Contemporary Poets by Thomas Riggs

By Thomas Riggs

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Tucson, Arizona, Sun/Gemini Press, 1987. A Nostalgist’s Map of America. New York, Norton, 1991. Critical Studies: ‘‘The Sorrows of a Broken Time’’ by Emmanuel Nelson, in Reworlding: Writers of the Indian Diaspora, Westport, Greenwood Press, 1993; in Indian Literature, 145(5), September 1991; by Neile Graham, in Poet Lore, 87(1), spring 1992; by Sudeep Sen, in Poetry Review, 83(1), spring 1993. Agha Shahid Ali comments: My poetry has all along revealed a triple heritage (through certain historical permutations, of course), of which I have only in the past few years become truly conscious: Hindu, Muslim, and Western.

Bones are symbolic of a now dead world that will not reply to his interest. ’’ In Memory of Begum Akhtar focuses on the old Delhi of the Mughals. There is an elegiac feeling of a rich but lost past. The great singers of the past become symbols for a history Ali cannot live as he attempts to find links and continuity with his origins. L. Saigal’’ is celebrated as such a link: ‘‘Nostalgic for my father’s youth, / I make you return / his wasted generation . . ’’ In the title poem the elegy for the great singer Begum Akhtar has the concise, oblique, lyrical qualities and the music and pattern of the oriental ghazel: 19 ALI feelings are expressed parabolically, statements are left standing on their own, and the poem feels like a song made up of lyric phrases.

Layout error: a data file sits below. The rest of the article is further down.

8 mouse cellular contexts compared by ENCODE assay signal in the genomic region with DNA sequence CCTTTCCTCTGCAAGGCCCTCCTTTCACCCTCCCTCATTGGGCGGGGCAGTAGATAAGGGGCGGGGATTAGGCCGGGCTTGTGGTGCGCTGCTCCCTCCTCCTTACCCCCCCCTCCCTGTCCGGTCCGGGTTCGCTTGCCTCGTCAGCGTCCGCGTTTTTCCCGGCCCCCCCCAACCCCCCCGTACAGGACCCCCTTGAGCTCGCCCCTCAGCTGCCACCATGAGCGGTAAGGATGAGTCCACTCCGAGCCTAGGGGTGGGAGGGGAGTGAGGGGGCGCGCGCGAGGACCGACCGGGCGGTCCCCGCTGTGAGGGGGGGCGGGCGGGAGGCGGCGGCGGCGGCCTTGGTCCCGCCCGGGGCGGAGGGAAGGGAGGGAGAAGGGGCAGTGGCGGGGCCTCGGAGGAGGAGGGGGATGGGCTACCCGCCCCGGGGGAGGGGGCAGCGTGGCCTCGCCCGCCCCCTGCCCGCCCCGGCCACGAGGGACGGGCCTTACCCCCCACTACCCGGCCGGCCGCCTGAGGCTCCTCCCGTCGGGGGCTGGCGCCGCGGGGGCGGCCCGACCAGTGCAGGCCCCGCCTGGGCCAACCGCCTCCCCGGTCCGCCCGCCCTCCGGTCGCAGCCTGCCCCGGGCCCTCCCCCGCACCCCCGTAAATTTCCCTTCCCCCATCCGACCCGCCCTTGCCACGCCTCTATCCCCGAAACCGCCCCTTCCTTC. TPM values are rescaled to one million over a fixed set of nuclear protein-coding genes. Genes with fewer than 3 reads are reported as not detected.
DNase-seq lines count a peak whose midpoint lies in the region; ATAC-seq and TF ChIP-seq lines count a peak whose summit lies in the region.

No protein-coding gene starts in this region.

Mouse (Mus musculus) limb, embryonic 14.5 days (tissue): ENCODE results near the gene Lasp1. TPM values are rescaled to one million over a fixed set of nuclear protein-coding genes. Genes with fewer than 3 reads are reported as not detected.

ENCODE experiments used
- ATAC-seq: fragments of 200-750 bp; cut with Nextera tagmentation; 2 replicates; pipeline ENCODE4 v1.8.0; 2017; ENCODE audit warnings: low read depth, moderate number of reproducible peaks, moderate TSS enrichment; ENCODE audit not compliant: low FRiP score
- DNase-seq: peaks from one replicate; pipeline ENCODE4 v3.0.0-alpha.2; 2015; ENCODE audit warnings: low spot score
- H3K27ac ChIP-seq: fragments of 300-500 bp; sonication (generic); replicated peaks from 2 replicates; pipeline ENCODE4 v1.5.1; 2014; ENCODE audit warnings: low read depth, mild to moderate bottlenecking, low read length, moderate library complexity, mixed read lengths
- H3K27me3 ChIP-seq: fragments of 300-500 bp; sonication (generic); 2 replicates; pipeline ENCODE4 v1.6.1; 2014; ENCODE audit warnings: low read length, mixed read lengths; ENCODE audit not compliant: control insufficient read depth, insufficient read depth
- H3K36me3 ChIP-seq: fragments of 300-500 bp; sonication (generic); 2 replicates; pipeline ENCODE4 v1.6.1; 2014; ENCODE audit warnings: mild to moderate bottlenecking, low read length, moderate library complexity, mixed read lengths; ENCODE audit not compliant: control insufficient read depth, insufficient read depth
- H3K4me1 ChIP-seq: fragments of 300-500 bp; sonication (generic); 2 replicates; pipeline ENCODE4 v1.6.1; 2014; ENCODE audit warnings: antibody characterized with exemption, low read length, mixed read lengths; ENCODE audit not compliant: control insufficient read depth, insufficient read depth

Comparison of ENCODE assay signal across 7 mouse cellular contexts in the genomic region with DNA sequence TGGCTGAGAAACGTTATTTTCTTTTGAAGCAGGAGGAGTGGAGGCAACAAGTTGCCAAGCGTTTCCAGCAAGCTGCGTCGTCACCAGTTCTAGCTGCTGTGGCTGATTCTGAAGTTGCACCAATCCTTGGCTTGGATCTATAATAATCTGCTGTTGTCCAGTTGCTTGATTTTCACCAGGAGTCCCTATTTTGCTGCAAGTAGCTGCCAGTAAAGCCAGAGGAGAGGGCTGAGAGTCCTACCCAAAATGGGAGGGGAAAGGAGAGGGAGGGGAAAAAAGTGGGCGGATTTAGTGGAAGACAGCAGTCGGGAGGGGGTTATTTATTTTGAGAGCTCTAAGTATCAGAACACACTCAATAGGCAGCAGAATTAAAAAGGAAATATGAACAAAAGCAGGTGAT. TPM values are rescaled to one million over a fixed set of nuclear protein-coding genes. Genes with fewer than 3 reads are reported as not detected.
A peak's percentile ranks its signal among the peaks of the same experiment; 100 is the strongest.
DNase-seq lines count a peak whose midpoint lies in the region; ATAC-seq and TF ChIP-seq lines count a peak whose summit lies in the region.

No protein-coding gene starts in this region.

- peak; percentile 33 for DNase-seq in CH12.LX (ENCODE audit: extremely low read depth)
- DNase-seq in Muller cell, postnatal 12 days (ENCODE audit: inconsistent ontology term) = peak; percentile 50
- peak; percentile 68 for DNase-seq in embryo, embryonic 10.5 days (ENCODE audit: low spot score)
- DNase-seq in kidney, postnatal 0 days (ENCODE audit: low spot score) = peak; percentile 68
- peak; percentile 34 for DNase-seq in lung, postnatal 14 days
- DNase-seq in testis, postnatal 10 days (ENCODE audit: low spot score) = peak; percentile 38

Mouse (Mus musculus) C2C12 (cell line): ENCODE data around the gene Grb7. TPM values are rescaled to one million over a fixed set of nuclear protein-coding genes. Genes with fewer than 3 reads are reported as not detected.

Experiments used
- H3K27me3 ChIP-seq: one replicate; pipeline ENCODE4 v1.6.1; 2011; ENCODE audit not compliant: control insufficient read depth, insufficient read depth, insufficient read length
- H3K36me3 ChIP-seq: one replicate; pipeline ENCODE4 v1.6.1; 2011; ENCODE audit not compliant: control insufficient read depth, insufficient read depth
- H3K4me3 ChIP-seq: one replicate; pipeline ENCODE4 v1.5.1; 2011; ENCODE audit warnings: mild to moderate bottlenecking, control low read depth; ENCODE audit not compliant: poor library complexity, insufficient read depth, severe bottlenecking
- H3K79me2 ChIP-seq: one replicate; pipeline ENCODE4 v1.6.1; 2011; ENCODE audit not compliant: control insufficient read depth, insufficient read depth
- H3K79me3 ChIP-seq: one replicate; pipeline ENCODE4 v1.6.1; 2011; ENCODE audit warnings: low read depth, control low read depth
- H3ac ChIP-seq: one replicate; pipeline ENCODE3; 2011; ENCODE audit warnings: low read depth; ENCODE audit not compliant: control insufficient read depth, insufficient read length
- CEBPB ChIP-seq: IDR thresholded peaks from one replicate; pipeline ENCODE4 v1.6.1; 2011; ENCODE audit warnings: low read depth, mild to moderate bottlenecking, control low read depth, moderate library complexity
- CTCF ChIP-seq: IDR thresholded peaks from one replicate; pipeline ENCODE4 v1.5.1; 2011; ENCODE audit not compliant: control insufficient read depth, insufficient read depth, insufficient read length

Again the calm, oblique style gives a shocking punch to the poem. The love poems in this volume are, to say the least, astringent. ‘‘Advice to a Discarded Lover’’ begins by describing a bird’s corpse and then goes on to warn the lover that ‘‘. . in you / I see maggots close to the surface. You are eaten up by self-pity, / Crawling with unloveable pathos . . ’’ Relationships get equally short shrift in Adcock’s next volume, High Tide in the Garden, where ‘‘Against Coupling’’ begins, I write in praise of the solitary act: of not feeling a trespassing tongue forced into one’s mouth .

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